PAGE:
After posting his worst outing of the season, Aroldis Chapman has left the Yankees in a position where they need to quickly decide if he just had an isolated bad outing, or if it is a symptom of a physical breakdown. Chapman declined his invitation to participate in last week’s All-Star game to rest his left knee which has been confirmed as having tendinitis. It was further disclosed by Yankees manager Aaron Boone in a post-game interview that Chapman has been dealing with tendinitis for about two months. A bad outing mixed with a physical problem can be a red flag, which is why it is rumored by several baseball analysts, including Jon Heyman, that GM Brian Cashman has raised the team’s need for another closer higher up his trade deadline priority list.
The problem with the current roster of available closers is that it is slim pickings. The Mets already moved Jeurys Familia to the A’s. Zach Britton is available according to NJ.com, but Angelos will make Cashman pay a steep price for him if he will trade in his division at all. And the list of suitors for Britton is long and they all have deep pockets and prospects to spare, just like the Yankees. That leaves a collection of decent pitchers on the market that may be fair fits, but not the answer.
Tampa Bay can move Sergio Romo, who is currently closing, for little more than a package of mid-tier prospects. The problem with Romo, however, is that his slash line is nothing to brag about, and the last time he compiled more than 20 saves in a season was 2014. Scouting reports label him as rusty but improving, and right now, it is not likely the Yankees will gamble on how fast he can shake that rust off.
Fernando Rodney, a newly minted U.S. citizen, has plenty of closer experience, and he won’t cost anyone looking to acquire him very much, but at 41-years-old, the worry swirling around him is that he is one bad landing, one muscle tweak, or just one over-thrown pitch away from being done. As a second backup, he is a nice piece to have in the pen, but as the go-to in a pennant race, most feel Rodney is not up to the challenge at this point in his career.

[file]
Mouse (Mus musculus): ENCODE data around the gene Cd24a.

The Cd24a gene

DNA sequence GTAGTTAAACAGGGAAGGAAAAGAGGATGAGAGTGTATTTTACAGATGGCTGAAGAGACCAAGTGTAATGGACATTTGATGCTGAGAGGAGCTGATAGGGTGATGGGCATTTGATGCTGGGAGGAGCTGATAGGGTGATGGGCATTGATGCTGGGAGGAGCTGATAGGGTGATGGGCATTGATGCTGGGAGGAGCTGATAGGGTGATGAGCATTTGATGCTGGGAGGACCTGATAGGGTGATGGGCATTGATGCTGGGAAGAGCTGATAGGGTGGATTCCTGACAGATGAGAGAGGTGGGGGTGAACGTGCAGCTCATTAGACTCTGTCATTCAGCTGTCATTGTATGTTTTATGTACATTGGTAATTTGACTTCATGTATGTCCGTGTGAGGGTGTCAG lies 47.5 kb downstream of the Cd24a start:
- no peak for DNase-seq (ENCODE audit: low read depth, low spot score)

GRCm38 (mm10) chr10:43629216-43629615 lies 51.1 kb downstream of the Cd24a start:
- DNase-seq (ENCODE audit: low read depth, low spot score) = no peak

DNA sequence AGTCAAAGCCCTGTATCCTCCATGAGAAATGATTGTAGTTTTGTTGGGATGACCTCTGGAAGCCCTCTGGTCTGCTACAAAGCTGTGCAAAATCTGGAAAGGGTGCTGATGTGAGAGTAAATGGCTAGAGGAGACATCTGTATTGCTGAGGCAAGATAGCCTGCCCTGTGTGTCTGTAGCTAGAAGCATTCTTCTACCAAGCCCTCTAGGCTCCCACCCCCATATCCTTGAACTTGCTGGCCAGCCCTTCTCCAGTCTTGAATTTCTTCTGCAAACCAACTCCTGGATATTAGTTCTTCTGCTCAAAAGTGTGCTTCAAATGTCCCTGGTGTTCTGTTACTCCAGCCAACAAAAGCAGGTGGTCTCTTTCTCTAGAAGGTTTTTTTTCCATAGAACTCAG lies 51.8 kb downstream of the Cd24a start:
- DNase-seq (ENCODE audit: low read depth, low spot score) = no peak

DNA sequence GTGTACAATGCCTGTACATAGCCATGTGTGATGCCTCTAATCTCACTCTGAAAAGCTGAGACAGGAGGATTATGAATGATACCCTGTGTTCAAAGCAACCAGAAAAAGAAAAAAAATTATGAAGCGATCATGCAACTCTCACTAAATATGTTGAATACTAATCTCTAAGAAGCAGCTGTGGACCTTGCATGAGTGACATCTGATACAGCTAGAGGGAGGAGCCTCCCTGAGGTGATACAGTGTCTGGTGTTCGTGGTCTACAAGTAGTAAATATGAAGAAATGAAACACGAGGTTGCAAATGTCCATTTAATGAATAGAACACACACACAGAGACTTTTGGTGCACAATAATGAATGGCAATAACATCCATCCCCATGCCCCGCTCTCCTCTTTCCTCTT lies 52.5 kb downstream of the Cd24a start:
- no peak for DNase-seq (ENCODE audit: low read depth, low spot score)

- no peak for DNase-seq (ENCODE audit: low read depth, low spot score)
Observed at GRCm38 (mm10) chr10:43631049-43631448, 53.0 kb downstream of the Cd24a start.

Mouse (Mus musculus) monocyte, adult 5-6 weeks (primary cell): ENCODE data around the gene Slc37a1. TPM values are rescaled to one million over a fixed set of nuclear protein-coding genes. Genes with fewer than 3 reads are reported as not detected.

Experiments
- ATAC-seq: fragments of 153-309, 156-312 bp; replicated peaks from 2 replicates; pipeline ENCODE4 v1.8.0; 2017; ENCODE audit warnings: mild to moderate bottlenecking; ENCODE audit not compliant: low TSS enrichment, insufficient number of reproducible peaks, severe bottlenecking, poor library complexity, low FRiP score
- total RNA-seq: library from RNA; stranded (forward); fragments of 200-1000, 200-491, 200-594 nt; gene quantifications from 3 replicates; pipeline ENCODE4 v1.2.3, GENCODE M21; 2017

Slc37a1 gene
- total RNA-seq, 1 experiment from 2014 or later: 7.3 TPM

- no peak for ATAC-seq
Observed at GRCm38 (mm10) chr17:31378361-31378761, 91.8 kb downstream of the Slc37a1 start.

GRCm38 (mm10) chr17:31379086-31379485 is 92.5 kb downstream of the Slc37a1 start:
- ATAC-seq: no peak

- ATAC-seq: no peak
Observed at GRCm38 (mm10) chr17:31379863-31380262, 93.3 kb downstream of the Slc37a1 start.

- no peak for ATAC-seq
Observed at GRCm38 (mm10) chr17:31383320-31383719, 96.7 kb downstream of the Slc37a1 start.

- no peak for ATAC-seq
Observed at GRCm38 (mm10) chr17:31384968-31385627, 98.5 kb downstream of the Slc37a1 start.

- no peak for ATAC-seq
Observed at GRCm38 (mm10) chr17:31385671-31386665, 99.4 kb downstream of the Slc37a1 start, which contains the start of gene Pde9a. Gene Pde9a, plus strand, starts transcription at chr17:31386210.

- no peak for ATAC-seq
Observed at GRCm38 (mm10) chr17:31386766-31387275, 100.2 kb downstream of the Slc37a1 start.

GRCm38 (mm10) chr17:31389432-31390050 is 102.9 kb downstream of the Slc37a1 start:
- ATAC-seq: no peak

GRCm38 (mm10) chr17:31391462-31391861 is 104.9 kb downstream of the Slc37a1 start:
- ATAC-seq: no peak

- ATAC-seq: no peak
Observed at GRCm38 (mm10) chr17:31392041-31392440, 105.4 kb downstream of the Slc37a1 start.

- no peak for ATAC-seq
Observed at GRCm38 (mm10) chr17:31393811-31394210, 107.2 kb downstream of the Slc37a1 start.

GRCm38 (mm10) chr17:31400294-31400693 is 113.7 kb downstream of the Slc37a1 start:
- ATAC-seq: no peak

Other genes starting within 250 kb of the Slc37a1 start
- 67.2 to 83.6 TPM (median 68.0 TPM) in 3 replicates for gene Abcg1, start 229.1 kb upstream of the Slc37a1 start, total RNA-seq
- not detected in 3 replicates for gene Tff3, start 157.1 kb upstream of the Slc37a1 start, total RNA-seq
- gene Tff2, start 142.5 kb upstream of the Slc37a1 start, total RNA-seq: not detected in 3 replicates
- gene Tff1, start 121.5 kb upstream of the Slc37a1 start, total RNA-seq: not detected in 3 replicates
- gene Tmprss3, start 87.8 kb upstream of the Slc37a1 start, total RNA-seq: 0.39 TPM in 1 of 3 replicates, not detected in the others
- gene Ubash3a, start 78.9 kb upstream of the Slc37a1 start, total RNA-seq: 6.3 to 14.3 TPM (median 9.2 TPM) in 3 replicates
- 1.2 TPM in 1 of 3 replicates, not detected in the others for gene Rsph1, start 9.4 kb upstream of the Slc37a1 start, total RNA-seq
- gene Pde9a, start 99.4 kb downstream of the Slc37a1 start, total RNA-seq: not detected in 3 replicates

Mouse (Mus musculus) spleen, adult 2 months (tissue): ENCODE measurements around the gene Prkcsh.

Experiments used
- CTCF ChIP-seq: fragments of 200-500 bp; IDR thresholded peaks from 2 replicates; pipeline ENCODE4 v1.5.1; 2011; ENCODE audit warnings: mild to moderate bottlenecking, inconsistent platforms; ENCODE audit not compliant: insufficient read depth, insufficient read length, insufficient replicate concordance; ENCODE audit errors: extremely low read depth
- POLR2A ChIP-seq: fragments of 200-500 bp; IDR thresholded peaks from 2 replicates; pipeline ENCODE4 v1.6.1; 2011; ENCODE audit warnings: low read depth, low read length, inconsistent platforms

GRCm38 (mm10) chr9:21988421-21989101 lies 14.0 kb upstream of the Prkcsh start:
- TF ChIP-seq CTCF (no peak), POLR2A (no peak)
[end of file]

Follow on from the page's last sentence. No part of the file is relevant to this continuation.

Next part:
Toronto looks prepared to move Tyler Clippard with Roberto Osuna returning shortly. As a former Yankee, Clippard is Bronx tested, and although he has posted nice numbers, his slash doesn’t represent someone that is a shut-down type closer. The problem with Clippard is he hasn’t been a dependable closer since 2012, and his last stint with the Yankees last season resulted in a 1-5 record with an ERA barely south of five, so reacquiring him would be highly unlikely.
Joakim Soria presents a different issue for Cashman. Soria was once a stud closer, and then he bounced around and struggled. This season, however, he has notched 14 saves on a 2.70 ERA, and while he doesn’t mirror the All-Star he was in the past, he looks sharp according to PitcherList. He looks like a guy that could close or setup effectively. Add in that the White Sox are already out of the race this year, they will move Soria and his $10 million club option for next season just to free up some money. It’s the salary that could keep Cashman away though, so unless the Sox agree to eat some of it, or take a lesser package of prospects, this may not work on paper even if it makes on-field sense.
The final option is to make no trade at all. Chapman could have had just one bad outing, as discussed on the Inquisitr. Aside from Britton, who may be untouchable for the Yankees, no one else on the market looks like a fit aside from Soria who may be too pricey. In addition to that, David Robertson is on the Yankees roster already, and he is a tested closer. From 2014-2016 he saved 110 games for the Yankees. He was the de facto successor to Mariano Rivera. He’s 7-3 with a pair of saves, an ERA of 3.05 and a WHIP of.095 according to Baseball Reference. The answer to their potential needs could be in the clubhouse already.